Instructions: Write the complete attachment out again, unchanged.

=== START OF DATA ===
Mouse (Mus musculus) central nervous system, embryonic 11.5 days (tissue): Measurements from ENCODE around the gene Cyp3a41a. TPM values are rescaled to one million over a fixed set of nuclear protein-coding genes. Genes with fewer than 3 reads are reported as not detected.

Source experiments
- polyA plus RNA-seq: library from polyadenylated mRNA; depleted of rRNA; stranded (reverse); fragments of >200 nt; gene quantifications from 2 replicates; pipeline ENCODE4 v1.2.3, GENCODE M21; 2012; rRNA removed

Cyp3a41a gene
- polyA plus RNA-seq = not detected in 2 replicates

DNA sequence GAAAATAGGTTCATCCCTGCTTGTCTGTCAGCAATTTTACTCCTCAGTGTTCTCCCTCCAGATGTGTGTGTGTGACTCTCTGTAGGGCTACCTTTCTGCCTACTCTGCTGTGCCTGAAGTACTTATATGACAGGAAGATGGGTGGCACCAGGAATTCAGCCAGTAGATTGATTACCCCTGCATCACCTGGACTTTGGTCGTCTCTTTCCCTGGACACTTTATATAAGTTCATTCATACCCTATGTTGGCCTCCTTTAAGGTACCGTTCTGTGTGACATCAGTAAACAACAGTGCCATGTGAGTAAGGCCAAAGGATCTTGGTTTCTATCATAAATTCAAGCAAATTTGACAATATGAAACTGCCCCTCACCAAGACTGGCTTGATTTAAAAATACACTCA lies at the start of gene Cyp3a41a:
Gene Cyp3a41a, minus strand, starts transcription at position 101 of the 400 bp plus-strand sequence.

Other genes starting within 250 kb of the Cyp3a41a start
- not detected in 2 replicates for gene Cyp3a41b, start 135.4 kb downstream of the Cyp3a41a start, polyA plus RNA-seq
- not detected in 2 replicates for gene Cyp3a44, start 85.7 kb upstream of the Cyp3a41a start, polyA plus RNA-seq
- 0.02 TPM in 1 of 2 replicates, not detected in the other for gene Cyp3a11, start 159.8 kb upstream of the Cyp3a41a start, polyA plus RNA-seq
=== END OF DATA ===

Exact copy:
Mouse (Mus musculus) central nervous system, embryonic 11.5 days (tissue): Measurements from ENCODE around the gene Cyp3a41a. TPM values are rescaled to one million over a fixed set of nuclear protein-coding genes. Genes with fewer than 3 reads are reported as not detected.

Source experiments
- polyA plus RNA-seq: library from polyadenylated mRNA; depleted of rRNA; stranded (reverse); fragments of >200 nt; gene quantifications from 2 replicates; pipeline ENCODE4 v1.2.3, GENCODE M21; 2012; rRNA removed

Cyp3a41a gene
- polyA plus RNA-seq = not detected in 2 replicates

DNA sequence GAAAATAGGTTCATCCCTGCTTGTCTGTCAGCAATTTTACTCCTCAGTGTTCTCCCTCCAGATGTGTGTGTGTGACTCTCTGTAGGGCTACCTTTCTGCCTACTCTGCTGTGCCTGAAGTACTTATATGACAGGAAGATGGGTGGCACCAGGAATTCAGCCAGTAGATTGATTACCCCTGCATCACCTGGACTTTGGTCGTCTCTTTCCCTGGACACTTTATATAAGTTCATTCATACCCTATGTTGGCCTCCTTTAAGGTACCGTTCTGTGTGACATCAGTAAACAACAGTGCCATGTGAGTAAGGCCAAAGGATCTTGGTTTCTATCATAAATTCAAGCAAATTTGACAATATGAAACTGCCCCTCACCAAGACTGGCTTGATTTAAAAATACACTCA lies at the start of gene Cyp3a41a:
Gene Cyp3a41a, minus strand, starts transcription at position 101 of the 400 bp plus-strand sequence.

Other genes starting within 250 kb of the Cyp3a41a start
- not detected in 2 replicates for gene Cyp3a41b, start 135.4 kb downstream of the Cyp3a41a start, polyA plus RNA-seq
- not detected in 2 replicates for gene Cyp3a44, start 85.7 kb upstream of the Cyp3a41a start, polyA plus RNA-seq
- 0.02 TPM in 1 of 2 replicates, not detected in the other for gene Cyp3a11, start 159.8 kb upstream of the Cyp3a41a start, polyA plus RNA-seq